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The Anatomy of a Cyber-Attack Explained

The Anatomy of a Cyber-Attack Explained

The Anatomy of a Cyber-Attack Explained

A Cyber-Attack Dissected: How they get in, what they do, and what you can do!

by James Harper, Solutions Architect, Maxsum Consulting.

Fraud is nothing new – people have been tricking other people into parting with their money since money was invented. But while the internet has made many things easier and faster – connecting with friends and family, paying bills, and otherwise moving money around – so too has the internet made it easier for fraudsters to get at things that don’t belong to them, and on a much larger scale. An attack of this nature are generally referred to as a cyber-attack.

But what does a cyber-attack actually look like in real life? Here we dissect the anatomy of a cyber-attack, stage by stage, in an example similar to real cases we see all the time.

Stage 1 – The duping of the unsuspecting user

The cyber-attack starts with an email appearing in your work inbox.

This email is from someone you know, and is asking you to review a document. It may also stress that there is some urgency in you doing this.

The email contains a link to the document.

You click the link and are taken to Dropbox – a popular file storage and sharing site where you can upload documents to store and for others to download. The Dropbox website asks you to log in. You are given a few options for logging in – one of which matches the Office 365 application that you use for your corporate email.

You click the Office365 option and are taken to the Office365 login page.

You type in your username and password, but get a message saying that something is wrong, and to try again later.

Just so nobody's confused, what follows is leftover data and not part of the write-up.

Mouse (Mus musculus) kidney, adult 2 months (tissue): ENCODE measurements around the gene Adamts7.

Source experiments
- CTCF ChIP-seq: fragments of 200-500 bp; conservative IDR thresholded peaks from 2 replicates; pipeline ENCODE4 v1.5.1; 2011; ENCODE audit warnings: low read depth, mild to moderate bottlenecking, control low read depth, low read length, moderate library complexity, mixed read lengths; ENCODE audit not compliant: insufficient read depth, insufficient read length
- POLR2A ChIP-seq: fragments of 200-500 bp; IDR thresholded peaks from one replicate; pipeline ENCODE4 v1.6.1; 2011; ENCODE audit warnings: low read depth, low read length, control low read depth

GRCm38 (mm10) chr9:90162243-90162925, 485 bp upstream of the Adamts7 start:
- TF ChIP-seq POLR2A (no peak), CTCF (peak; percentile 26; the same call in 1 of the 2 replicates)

Stage 2 – The attackers get busy

Your part in this is now pretty much over. The Dropbox page wasn’t Dropbox, it was something that looked like Dropbox. The Office365 page wasn’t Office365, it was something that looked like Office365.

The attacker now has your username and password, and they get busy.

First, all your contacts are sent the same email that you received, starting the next cycle of attacks. This is how the email came to you in the first place – probably from someone you know and trust who was tricked into handing over their username and password.

The attacker also makes a change to your email so that a copy of every email you receive is forwarded to them. This allows them to get copies of “I forgot my password” emails that are sent to you.

Stage 3 – The attackers select their targets

If you hold an accounts receivable position in your company, anyone in your contacts list that looks like a customer is sent new bank account details. These bank details belong to the attacker so that your customers pay them instead of you.

If you hold a senior position in your company, your finance staff will likely be sent a request to do a bank transfer, or to pay an invoice.

If you use the same password for your banking, the attacker could gain access to your bank account. If you don’t, the attacker now has control of your inbox, so they can request password resets to your banking, and pretty much any online service you use.

Stage 4 – What can you do?

You’ll need help, and fast! Don’t waste time trying to clean up this mess yourself. Contact your IT Department or Managed Services Provider as soon as possible and give them as much information as possible and answer any questions they ask honestly. This is no time for playing the blame game, but it is time to leverage your business technology support channels and partnerships to get the fastest action and outcomes.

Stage 5 – What we will do!